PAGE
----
U.S. Ambassador Kelly Craft said the resolution, which was ”supposedly designed to reinforce international action on counterterrorism, was worse than no resolution at all.” She dismissed it as “a cynical and willfully oblivious farce.”
Because of the COVID-19 pandemic, the 15-member U.N. Security Council voted by email. The result was 14 countries in favor with only the U.S. opposed. It was announced by the current council president, Indonesia’s U.N. Ambassador Dian Triansyah Djani, whose country sponsored the resolution.
In her statement explaining the U.S. veto, Craft pointed to her comments at a council meeting on counterterrorism last week. She stressed then that repatriation and accountability for crimes by fighters of the Daesh group and their family members are essential so they “do not become the nucleus" of a Daesh "2.0."
“It is incomprehensible that other members of this council were satisfied with a resolution that ignores the security implications of leaving foreign terrorist fighters to plot their escape from limited detention facilities and abandoning their family members to suffer in camps without recourse, opportunities or hope,” she said Monday.
Craft said last week that the Trump administration was disappointed that Indonesian efforts to draft “a meaningful resolution ... were stymied by council members’ refusal to include repatriation.” That was a reference to Western Europeans, especially Britain and France, who have opposed the return of Daesh fighters and their families, except in the case of orphans and some children. The British government says those who are in custody in Syria and Iraq should face justice there rather than going on trial in the U.K.
Craft said the U.S. brings its citizens home and prosecutes them when appropriate. She quoted U.S. Secretary of State Mike Pompeo as saying: “We want every country to take their citizens back. That’s step one. It’s imperative that they do so.”
A U.K. Foreign Office spokesperson, speaking with customary anonymity, said after the vote: “We regret the resolution was not adopted. We are working closely with international partners to reduce the risk posed to us collectively by foreign fighters.”
Djani expressed regret that the resolution wasn't adopted, saying it addressed important issues related to the prosecution, rehabilitation and reintegration of alleged terrorists. “It sends a signal that the council is not united in the fight against terrorism, and certainly I regret that this happened,” he said.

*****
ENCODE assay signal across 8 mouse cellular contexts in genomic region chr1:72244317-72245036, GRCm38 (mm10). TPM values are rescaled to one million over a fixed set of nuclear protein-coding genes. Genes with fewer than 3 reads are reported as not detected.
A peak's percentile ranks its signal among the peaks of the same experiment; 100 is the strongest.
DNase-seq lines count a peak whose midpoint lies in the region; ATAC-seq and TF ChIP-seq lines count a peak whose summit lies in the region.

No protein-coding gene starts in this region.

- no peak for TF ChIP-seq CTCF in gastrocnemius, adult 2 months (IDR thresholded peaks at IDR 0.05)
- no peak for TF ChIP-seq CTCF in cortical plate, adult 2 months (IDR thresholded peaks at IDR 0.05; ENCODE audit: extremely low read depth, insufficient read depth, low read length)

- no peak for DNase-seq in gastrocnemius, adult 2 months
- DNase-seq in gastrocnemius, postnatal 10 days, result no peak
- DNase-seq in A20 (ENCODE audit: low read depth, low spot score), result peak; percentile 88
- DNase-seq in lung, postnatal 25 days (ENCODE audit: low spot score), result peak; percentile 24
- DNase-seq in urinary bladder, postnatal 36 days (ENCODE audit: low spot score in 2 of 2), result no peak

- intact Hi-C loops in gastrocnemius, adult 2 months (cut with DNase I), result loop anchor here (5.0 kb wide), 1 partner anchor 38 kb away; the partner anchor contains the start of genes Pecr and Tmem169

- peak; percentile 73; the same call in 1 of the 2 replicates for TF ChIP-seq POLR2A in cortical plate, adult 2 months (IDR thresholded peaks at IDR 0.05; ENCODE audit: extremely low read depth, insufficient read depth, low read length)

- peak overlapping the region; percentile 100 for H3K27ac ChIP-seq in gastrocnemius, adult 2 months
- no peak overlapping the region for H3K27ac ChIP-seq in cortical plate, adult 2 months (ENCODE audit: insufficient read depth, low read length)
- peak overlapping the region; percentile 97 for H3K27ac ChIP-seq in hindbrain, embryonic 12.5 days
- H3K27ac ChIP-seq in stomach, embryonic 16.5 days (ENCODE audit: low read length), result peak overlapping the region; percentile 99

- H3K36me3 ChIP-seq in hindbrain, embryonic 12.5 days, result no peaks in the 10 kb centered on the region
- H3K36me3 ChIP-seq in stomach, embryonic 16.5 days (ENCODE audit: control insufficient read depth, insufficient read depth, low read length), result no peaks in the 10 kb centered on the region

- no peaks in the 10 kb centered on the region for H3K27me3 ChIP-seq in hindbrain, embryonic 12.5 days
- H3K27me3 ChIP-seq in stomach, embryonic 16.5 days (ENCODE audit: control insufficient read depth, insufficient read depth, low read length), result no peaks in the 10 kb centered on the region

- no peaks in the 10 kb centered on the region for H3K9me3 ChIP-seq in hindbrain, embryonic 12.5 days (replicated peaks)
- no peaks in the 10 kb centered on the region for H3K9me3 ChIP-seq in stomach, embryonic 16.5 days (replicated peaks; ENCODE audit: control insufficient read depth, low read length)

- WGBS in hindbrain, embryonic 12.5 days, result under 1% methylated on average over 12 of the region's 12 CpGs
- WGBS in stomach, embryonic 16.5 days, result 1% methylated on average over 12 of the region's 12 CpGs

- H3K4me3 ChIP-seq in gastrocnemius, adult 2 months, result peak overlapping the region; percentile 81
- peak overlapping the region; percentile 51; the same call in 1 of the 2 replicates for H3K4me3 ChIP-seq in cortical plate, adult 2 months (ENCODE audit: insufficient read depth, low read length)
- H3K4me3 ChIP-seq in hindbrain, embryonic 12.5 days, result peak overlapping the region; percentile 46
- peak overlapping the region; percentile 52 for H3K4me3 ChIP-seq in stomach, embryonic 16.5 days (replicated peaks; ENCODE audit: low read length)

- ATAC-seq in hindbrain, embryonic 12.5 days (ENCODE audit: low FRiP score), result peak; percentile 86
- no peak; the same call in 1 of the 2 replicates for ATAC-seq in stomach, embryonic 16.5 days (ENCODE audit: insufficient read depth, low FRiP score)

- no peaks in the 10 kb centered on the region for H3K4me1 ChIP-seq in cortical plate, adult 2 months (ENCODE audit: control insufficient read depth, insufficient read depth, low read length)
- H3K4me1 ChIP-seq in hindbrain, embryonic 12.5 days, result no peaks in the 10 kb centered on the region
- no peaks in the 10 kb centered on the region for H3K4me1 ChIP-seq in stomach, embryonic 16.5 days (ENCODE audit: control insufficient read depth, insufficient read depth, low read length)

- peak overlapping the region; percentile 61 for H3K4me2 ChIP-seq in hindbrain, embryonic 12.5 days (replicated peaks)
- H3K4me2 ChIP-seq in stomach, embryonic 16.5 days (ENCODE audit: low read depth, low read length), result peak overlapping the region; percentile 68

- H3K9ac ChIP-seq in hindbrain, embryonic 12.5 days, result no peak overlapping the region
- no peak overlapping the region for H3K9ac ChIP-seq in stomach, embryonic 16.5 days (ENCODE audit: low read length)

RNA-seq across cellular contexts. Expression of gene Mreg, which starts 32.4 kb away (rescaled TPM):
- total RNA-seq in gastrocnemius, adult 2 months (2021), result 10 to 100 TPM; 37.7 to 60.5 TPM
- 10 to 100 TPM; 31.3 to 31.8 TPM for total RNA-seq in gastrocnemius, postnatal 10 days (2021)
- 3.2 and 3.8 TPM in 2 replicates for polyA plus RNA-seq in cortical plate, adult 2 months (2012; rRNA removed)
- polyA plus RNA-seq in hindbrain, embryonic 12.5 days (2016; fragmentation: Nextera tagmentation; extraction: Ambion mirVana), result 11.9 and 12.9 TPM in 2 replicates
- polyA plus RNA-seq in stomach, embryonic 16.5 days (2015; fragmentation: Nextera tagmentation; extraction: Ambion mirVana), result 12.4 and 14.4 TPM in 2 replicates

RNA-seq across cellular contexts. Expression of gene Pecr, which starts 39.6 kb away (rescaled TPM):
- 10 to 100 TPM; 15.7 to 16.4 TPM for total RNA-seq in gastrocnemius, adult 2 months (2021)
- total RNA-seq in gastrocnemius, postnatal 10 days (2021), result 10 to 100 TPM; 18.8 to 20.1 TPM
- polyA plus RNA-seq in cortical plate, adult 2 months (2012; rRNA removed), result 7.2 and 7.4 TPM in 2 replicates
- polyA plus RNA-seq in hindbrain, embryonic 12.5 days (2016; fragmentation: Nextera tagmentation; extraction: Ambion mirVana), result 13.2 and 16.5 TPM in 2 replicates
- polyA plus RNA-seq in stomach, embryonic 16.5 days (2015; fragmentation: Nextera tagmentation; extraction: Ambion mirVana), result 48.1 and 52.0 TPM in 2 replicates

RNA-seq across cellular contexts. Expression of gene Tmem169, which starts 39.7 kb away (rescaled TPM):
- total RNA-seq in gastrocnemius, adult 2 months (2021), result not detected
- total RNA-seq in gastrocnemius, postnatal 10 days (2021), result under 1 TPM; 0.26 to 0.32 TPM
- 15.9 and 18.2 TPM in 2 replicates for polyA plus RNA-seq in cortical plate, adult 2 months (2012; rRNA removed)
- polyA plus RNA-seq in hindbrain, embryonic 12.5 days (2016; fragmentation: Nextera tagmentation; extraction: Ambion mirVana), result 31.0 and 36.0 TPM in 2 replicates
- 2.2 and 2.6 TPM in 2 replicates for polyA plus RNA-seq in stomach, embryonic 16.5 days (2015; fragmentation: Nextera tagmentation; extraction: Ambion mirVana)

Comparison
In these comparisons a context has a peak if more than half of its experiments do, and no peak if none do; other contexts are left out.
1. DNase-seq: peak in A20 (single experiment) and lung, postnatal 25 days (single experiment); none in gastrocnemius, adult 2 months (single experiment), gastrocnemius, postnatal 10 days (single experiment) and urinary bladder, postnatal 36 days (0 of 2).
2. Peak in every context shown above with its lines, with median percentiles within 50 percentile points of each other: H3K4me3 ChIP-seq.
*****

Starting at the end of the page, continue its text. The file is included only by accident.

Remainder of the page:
The defeated resolution did support the return of children, but not combatants' families. It encouraged all countries to cooperate in addressing the threat from foreign terrorist fighters (FTF) “by bringing them to justice, preventing the radicalization to terrorism and recruitment of FTFs and accompanying family members, particularly accompanying children, including by facilitating the return of the children to their countries of origin, as appropriate and on a case by case basis.”
The Daesh terrorist group, which once controlled large swathes of Iraq and Syria, lost its last Syrian strongholds in early 2019. Despite that and the loss of its self-styled caliphate, U.N. experts said earlier this year that the terrorist group is mounting increasingly bold attacks in the two countries and is planning for the breakout of its fighters from detention facilities.
Please click to read our informative text prepared pursuant to the Law on the Protection of Personal Data No. 6698 and to get information about the cookies used on our website in accordance with the relevant legislation.
6698 sayılı Kişisel Verilerin Korunması Kanunu uyarınca hazırlanmış aydınlatma metnimizi okumak ve sitemizde ilgili mevzuata uygun olarak kullanılan çerezlerle ilgili bilgi almak için lütfen tıklayınız.